The story of the global pharmaceutical industry’s complicity in the AIDS related deaths of millions of Africans, Asians and Latin Americans is a story that, like politics and religion, gets underneath one’s skin. It is an uncomfortable, nasty and shameful narrative indicative of the work that still remains to be done in order to achieve equity and justice in a world where the livelihood of an economically disadvantaged citizen of the Global South is at the mercy of wealthy policy makers and corporations in North America and Europe.
“Fire in the Blood”, written and directed by Dylan Mohan Gray and narrated by William Hurt, is fundamentally about crime in a postcolonial world where legacies of the colony abound. In this scenario the crime is the AIDS related deaths of millions of citizens in the Global South who cannot access generic, cheaper drugs due to patents designed to protect the profits of the pharmaceutical companies that bar the production of generic versions. Profit over people is the lesson here. This point is driven home further when it is revealed that Western citizens coping with AIDS are also being taken for a ride, as they must pay market prices for medications that would be considerably cheaper if generic versions were made available.
While “Fire in the Blood” is very much an indictment of the exclusions and excesses of modern day capitalism, it is also a lesson on how to create and sustain a viable social movement. Mix civil society, social justice activists, doctors in the field, rock star leaders, pharmaceutical industry insiders, and tireless investigative journalists with a conscience, and access to the highest levels of political and economic privilege, and the result is a fierce, fearless movement.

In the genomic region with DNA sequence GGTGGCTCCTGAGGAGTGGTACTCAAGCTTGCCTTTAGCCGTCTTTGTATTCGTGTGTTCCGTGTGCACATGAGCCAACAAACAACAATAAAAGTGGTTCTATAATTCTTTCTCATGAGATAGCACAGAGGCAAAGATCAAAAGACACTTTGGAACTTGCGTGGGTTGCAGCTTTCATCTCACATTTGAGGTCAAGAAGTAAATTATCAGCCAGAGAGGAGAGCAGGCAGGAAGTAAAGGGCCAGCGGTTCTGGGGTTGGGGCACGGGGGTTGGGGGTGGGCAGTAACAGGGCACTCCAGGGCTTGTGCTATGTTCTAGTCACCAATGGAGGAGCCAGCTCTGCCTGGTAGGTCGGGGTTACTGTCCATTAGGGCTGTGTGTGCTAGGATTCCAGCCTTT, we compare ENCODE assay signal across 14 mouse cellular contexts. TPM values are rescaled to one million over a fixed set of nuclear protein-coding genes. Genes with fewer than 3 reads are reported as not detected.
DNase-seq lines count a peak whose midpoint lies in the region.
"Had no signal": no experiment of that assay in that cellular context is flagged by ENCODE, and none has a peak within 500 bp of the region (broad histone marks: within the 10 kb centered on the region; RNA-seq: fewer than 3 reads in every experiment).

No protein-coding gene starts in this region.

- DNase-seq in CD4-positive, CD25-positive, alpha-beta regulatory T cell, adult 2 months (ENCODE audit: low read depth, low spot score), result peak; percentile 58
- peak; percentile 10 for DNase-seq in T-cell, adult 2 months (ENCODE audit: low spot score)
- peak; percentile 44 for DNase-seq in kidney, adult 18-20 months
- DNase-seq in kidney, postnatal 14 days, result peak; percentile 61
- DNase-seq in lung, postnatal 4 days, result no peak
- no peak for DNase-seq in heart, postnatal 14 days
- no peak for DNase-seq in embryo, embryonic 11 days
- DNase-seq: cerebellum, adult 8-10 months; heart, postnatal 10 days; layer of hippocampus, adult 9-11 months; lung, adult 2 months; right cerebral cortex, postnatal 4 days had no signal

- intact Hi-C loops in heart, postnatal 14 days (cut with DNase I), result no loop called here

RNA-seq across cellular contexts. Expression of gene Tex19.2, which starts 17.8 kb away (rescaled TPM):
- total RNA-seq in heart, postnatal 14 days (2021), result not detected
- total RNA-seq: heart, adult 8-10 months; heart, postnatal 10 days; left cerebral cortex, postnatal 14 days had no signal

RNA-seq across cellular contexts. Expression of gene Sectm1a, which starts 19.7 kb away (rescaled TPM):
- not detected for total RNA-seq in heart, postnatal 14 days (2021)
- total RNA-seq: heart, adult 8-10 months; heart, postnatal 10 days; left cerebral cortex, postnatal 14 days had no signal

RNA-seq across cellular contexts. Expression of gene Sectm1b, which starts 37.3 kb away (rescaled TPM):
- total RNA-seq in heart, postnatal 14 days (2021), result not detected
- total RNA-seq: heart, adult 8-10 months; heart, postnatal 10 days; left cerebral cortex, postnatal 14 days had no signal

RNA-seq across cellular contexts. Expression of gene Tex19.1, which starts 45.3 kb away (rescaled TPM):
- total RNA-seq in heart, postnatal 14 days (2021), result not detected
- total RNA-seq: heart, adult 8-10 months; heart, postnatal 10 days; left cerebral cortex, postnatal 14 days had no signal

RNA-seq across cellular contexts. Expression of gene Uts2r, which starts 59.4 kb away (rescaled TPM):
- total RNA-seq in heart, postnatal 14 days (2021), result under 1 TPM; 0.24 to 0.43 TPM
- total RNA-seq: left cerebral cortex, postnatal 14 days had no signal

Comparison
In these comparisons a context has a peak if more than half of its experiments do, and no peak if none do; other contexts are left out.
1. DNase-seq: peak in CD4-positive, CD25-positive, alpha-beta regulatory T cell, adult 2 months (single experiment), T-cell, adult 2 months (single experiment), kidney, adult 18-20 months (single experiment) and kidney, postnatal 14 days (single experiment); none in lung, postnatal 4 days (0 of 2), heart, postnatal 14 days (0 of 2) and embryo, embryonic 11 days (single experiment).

This story, however, is not all sadness and travail. We learn that in 2001 through the efforts of Dr. Yusuf K. Hamied, the head of Mumbai based Cipla, and William F. Hadad the father of the American Generic Drug Movement, the triple cocktail of AIDS drugs was made available to countries for less than $1 per day. By 2007, President William J. Clinton and his foundation succeeded in pushing down the cost of anti-retroviral treatment in Africa to below $100 per patient per day. Certainly, before any of these major victories there were the grass roots efforts. Individuals on the ground, like South African activist Zackie Achmat and Ugandan doctor and researcher Peter Mugyenyi, raised the standards of leadership on this issue, illustrating their resolve and refusing to be dissuaded from the struggle to achieve a basic right for their people: the right to live.
“Fire in the Blood” is a sobering film that reminds us that the privilege of a few is often predicated on the destruction of many. The beauty and value of this film is that it is generating new discussion and has transformed existing conversations about inequity and injustice. History teaches us that change can come from anywhere, and this film is a worthy catalyst for positive change in the global health field.